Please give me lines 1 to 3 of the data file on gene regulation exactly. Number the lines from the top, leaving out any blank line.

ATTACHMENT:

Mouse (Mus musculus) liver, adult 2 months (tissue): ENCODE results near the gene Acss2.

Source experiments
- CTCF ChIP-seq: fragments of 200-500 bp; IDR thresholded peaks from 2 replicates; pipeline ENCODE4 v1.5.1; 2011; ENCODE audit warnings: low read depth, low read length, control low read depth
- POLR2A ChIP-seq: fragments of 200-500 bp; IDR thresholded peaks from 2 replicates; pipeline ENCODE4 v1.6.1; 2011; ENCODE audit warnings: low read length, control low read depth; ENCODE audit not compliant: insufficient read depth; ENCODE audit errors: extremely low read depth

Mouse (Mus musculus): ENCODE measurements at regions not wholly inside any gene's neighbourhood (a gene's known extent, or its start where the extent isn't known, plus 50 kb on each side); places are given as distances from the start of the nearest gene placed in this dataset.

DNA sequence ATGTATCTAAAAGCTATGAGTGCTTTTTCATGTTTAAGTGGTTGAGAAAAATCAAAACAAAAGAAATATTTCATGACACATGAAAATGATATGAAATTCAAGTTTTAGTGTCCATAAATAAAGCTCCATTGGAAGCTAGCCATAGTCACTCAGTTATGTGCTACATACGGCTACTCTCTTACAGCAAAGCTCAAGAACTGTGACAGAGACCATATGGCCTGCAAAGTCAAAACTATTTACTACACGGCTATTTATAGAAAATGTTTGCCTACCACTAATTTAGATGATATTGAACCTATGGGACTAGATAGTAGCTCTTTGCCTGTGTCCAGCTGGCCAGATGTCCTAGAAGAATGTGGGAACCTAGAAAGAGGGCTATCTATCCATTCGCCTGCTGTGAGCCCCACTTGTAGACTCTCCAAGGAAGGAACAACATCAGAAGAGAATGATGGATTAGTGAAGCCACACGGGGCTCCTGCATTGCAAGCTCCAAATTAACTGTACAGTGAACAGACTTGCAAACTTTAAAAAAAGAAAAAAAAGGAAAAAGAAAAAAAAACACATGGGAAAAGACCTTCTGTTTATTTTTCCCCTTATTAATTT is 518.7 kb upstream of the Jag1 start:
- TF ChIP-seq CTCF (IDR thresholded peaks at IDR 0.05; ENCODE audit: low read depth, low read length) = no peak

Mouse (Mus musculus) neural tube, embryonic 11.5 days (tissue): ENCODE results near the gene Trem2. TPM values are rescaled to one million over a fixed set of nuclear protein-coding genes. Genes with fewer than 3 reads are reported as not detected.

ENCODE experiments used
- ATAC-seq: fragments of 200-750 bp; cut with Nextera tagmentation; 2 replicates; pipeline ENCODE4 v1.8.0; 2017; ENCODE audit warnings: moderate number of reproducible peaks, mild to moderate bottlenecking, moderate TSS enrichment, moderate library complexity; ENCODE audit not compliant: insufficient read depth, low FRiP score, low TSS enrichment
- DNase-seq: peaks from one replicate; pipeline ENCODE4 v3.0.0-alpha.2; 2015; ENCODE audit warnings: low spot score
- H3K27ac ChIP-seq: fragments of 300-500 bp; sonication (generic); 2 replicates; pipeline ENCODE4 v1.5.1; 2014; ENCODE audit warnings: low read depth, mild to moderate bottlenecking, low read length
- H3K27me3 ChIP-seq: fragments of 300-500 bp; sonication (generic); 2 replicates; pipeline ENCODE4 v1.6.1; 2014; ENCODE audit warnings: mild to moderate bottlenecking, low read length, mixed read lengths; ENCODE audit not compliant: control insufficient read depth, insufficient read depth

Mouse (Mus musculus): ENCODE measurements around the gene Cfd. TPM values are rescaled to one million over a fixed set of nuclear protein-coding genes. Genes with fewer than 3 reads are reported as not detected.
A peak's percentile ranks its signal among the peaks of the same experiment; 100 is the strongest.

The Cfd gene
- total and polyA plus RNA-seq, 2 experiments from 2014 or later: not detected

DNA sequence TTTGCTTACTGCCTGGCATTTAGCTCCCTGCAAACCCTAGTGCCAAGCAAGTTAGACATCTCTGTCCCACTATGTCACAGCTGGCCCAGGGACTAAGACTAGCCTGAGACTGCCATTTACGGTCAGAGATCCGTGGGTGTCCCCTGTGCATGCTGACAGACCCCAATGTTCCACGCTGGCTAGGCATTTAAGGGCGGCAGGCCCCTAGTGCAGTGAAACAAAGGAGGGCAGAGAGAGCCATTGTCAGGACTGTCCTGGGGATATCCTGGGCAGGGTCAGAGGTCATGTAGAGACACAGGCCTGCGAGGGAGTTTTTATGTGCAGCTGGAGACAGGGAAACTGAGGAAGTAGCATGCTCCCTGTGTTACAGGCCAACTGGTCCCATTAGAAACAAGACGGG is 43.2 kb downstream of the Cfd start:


Mouse (Mus musculus) liver, adult 2 months (tissue): ENCODE results near the gene Acss2.

Source experiments
- CTCF ChIP-seq: fragments of 200-500 bp; IDR thresholded peaks from 2 replicates; pipeline ENCODE4 v1.5.1; 2011; ENCODE audit warnings: low read depth, low read length, control low read depth